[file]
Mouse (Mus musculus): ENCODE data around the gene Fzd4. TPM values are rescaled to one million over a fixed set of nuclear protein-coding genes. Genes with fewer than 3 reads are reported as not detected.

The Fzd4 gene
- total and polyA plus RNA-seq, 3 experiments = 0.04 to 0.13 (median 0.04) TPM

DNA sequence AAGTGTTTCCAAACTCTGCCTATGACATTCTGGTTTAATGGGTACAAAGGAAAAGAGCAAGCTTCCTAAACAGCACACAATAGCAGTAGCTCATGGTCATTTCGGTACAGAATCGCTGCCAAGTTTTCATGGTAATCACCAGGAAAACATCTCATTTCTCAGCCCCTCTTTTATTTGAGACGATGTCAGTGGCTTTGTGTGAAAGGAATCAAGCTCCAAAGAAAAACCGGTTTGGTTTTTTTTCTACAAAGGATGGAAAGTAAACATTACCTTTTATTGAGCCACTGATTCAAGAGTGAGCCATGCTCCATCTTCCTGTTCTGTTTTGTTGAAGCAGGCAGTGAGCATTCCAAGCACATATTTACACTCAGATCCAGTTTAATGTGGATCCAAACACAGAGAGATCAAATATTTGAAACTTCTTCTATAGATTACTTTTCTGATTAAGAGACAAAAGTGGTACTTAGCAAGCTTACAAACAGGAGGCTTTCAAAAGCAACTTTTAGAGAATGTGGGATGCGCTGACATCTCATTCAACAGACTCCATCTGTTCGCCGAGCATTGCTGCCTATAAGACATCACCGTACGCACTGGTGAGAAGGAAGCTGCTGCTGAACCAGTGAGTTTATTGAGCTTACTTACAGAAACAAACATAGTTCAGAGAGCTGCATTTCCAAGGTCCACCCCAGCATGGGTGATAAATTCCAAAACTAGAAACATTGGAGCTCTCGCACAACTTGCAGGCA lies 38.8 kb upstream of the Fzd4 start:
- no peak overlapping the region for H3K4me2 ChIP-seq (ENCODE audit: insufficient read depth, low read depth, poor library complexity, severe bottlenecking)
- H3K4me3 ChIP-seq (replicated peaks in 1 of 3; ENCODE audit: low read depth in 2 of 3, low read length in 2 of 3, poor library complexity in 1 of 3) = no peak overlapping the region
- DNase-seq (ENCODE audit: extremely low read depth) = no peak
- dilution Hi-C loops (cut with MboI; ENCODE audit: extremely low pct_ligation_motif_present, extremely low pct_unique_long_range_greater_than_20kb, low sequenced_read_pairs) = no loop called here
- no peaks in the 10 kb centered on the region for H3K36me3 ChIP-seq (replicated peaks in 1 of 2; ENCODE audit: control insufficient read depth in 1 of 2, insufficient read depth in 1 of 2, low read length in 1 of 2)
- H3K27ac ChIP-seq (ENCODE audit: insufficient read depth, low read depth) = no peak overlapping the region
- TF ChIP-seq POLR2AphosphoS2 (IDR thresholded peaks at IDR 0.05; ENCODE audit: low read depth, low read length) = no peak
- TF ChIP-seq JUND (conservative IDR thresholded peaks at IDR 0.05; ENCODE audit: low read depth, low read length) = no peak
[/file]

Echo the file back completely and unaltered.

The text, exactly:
Mouse (Mus musculus): ENCODE data around the gene Fzd4. TPM values are rescaled to one million over a fixed set of nuclear protein-coding genes. Genes with fewer than 3 reads are reported as not detected.

The Fzd4 gene
- total and polyA plus RNA-seq, 3 experiments = 0.04 to 0.13 (median 0.04) TPM

DNA sequence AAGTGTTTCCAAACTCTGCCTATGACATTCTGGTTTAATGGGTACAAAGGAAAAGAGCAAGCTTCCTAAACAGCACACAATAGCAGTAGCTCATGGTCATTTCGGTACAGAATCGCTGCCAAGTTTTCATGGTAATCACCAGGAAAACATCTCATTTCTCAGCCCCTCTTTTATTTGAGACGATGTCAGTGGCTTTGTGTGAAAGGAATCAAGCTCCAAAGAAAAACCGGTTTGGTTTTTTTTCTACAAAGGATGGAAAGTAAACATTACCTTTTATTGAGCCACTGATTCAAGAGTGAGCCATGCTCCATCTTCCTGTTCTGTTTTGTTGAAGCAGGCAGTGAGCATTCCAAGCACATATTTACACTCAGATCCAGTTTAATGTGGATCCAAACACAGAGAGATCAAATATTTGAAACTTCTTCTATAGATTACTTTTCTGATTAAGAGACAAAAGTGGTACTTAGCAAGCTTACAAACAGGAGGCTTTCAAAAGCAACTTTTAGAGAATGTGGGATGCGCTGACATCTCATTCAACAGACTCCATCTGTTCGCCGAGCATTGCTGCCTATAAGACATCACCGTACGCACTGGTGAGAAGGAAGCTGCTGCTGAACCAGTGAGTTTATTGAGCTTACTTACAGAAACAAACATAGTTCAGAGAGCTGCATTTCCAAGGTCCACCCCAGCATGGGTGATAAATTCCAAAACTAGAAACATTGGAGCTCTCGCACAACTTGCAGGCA lies 38.8 kb upstream of the Fzd4 start:
- no peak overlapping the region for H3K4me2 ChIP-seq (ENCODE audit: insufficient read depth, low read depth, poor library complexity, severe bottlenecking)
- H3K4me3 ChIP-seq (replicated peaks in 1 of 3; ENCODE audit: low read depth in 2 of 3, low read length in 2 of 3, poor library complexity in 1 of 3) = no peak overlapping the region
- DNase-seq (ENCODE audit: extremely low read depth) = no peak
- dilution Hi-C loops (cut with MboI; ENCODE audit: extremely low pct_ligation_motif_present, extremely low pct_unique_long_range_greater_than_20kb, low sequenced_read_pairs) = no loop called here
- no peaks in the 10 kb centered on the region for H3K36me3 ChIP-seq (replicated peaks in 1 of 2; ENCODE audit: control insufficient read depth in 1 of 2, insufficient read depth in 1 of 2, low read length in 1 of 2)
- H3K27ac ChIP-seq (ENCODE audit: insufficient read depth, low read depth) = no peak overlapping the region
- TF ChIP-seq POLR2AphosphoS2 (IDR thresholded peaks at IDR 0.05; ENCODE audit: low read depth, low read length) = no peak
- TF ChIP-seq JUND (conservative IDR thresholded peaks at IDR 0.05; ENCODE audit: low read depth, low read length) = no peak